Modular rails got you down? Wish your A2 could accept some M-Lok goodness without ruining the classic lines? Your department won’t let you change the circa 1990 issued carbine and you need a light? Welcome to Kerm-Lock. The Kerm-Lock system is a modular light mount for A2, M4, and CAR handguards.
I was sent the Kerm-Lock for T&E by KermLock.com after contacting the company. I was curious about the system after I discovered it via Google.
So what is it?
The KL system is a machined delrin picatinny rail assembly which attaches to a “standard” plastic hand-guard by means of a cam and locking system. It securely fastens without modification to your hand-guard. It’s so simple that I am really dumbfounded by the ingenuity.
I would wager to say that if the Kerm-Lock system had been around in the late 90s to early 2000s, it could have kick-started the modular accessory concept. Everyone had A2, CAR, and M4 hand-guards and early picatinny rail systems were heavy and expensive. It’s one of those accessories I wish had existed years ago when the assault weapon ban sunsetted. That said, it’s a good product for shooters who prefer to maintain a KISS rifle with the stock plastic furniture. Not every rifle in your safe requires the M-Lok / KeyMod “modernization” treatment.
I am a big proponent of keeping all your rifles ready to go for anything. The advances from the A1 to the modern civilian carbine are immense, but the bullet behaves the same way it always has. You have to see your target, and you have to engage the target without disrupting the sights. On an old school iron sight rifle, this is far more complicated at night. There are several competing products that attach to the rifle via screws or clamps, but breaking out the loc-tite and screwdriver is not what I would consider modular.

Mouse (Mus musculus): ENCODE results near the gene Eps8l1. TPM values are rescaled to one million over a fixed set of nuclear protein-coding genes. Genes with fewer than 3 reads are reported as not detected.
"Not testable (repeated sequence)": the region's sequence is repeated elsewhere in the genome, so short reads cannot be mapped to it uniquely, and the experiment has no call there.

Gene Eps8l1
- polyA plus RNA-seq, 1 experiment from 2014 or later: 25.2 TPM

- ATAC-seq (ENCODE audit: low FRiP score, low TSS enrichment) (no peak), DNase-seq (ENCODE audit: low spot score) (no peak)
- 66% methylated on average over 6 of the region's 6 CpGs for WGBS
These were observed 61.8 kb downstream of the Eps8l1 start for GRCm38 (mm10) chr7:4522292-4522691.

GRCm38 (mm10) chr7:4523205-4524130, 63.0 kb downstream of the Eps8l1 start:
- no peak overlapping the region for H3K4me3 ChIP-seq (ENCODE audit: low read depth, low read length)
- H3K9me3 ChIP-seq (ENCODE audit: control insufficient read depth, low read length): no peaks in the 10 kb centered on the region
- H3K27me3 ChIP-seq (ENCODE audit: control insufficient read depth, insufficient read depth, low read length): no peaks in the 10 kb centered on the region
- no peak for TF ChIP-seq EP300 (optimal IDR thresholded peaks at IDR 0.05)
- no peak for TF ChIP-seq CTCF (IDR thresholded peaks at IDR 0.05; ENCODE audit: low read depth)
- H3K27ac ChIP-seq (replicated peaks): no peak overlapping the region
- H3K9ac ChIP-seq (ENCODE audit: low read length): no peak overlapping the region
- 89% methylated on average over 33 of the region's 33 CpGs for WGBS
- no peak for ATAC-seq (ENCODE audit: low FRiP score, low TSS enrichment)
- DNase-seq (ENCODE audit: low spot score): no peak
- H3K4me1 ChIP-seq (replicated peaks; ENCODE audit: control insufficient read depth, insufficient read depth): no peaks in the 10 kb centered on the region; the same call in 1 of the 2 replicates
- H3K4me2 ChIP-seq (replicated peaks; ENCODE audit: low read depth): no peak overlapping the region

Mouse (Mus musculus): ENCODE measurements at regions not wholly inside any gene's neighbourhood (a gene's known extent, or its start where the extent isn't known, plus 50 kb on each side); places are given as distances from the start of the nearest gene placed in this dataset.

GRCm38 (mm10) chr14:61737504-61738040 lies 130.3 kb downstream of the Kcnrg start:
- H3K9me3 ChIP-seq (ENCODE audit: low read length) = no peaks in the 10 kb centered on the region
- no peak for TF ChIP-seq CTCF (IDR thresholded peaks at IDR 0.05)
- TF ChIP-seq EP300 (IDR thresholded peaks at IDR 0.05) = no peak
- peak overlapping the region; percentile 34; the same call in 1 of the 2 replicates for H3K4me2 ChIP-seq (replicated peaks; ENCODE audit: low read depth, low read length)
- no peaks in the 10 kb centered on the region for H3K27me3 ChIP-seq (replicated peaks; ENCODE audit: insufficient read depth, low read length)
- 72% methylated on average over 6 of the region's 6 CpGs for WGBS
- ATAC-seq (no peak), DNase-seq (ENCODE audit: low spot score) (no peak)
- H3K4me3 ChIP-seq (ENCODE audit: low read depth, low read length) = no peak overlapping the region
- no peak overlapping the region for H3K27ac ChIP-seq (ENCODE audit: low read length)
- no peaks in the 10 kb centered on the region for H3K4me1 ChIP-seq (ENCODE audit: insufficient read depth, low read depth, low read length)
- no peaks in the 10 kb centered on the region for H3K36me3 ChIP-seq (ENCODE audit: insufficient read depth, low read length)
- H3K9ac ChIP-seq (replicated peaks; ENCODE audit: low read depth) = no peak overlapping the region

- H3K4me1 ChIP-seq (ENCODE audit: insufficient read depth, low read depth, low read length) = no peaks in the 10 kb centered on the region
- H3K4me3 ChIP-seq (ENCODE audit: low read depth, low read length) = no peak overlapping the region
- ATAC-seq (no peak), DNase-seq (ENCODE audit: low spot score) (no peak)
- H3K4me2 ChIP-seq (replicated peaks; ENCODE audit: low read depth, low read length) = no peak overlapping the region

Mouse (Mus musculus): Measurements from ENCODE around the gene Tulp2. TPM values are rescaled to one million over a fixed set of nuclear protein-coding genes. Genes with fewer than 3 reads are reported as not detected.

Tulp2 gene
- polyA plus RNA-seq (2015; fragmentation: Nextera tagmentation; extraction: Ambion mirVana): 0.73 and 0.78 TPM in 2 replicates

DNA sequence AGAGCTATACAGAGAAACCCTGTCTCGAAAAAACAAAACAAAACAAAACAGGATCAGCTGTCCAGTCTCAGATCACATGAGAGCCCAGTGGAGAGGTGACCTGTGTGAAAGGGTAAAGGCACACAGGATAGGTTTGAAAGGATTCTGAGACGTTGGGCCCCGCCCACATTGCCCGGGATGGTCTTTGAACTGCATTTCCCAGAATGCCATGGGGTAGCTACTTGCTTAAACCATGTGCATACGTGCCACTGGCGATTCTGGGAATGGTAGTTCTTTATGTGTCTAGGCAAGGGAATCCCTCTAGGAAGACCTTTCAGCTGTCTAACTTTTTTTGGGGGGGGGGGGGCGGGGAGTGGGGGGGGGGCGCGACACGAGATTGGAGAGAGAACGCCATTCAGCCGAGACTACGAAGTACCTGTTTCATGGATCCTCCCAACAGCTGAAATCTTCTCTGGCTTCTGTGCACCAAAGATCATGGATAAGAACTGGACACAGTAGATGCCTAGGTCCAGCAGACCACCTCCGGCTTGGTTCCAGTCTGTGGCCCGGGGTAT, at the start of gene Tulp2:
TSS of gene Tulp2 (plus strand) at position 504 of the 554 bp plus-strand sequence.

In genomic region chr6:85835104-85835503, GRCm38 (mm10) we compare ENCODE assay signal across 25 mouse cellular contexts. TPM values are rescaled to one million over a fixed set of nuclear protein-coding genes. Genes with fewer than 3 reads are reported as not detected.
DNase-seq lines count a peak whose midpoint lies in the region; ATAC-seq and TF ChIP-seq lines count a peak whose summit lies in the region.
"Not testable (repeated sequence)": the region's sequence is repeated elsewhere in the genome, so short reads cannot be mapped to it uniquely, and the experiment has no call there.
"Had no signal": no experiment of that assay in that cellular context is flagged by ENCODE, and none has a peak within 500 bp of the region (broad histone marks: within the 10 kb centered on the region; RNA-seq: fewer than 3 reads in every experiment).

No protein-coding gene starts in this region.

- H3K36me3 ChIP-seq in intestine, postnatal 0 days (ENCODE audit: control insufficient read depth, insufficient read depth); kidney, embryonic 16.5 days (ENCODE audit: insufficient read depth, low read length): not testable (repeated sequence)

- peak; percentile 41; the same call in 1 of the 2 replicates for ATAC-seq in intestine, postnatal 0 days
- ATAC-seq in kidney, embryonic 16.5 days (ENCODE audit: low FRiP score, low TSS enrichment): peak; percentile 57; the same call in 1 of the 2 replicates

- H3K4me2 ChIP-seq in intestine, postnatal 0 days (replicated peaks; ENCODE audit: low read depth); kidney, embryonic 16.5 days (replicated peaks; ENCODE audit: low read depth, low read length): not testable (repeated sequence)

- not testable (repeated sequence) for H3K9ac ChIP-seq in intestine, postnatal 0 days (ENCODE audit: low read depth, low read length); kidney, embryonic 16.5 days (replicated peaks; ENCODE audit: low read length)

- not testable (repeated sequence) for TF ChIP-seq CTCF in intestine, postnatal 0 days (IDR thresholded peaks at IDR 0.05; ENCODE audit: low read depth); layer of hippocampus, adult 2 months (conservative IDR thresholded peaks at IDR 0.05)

The Kerm-Lock really does pop off in seconds and it can easily jump from carbine to carbine, rifle to rifle. The animation below should show just how easy it is to install, and it’s just as fast to remove.
As you see from the photos, the lever has great clearance and keeps away from the large “rifle kit” knob of a Streamlight TLR-HL.
I like the Kerm-Lock system, and it feels just right for KISS or classic rifles. It solves a problem by thinking outside the box and adds modularity to simple rifle setups. The Kerm-Lock retails for $59 dollars and can be purchased here.
This is a good product for people who still like to keep it simple. (You still exist right?) Another point the designer noted is that some officers cannot fit a light for their carbine in certain weapon racks. The Kerm-Lock can be attached in seconds so adding a light once the carbine is out of the rack is a simple affair.
So far I don’t see any glaring flaws with the system. Twisting it, bumping the TLR against hard corners, and attempting to pull the assembly off by hand proved futile. It’s solid. I will update readers if it snaps off down the line, but honestly the Kerm-Lock appears to be stronger than the usgi handguards. I would fear them breaking before the KL.
Update: KermLock.com added a coupon code “TheNewRifleman” to their checkout. Add that code for 15% off for the next 30 days. (Added 10/20/17)
Disclaimer: I was sent the Kerm-Lock system from the manufacturer for test and evaluation, and there is no commission earned by the new rifleman for any Kerm-Lock products sold. Prior to this article, I had no contact or relationship within the company.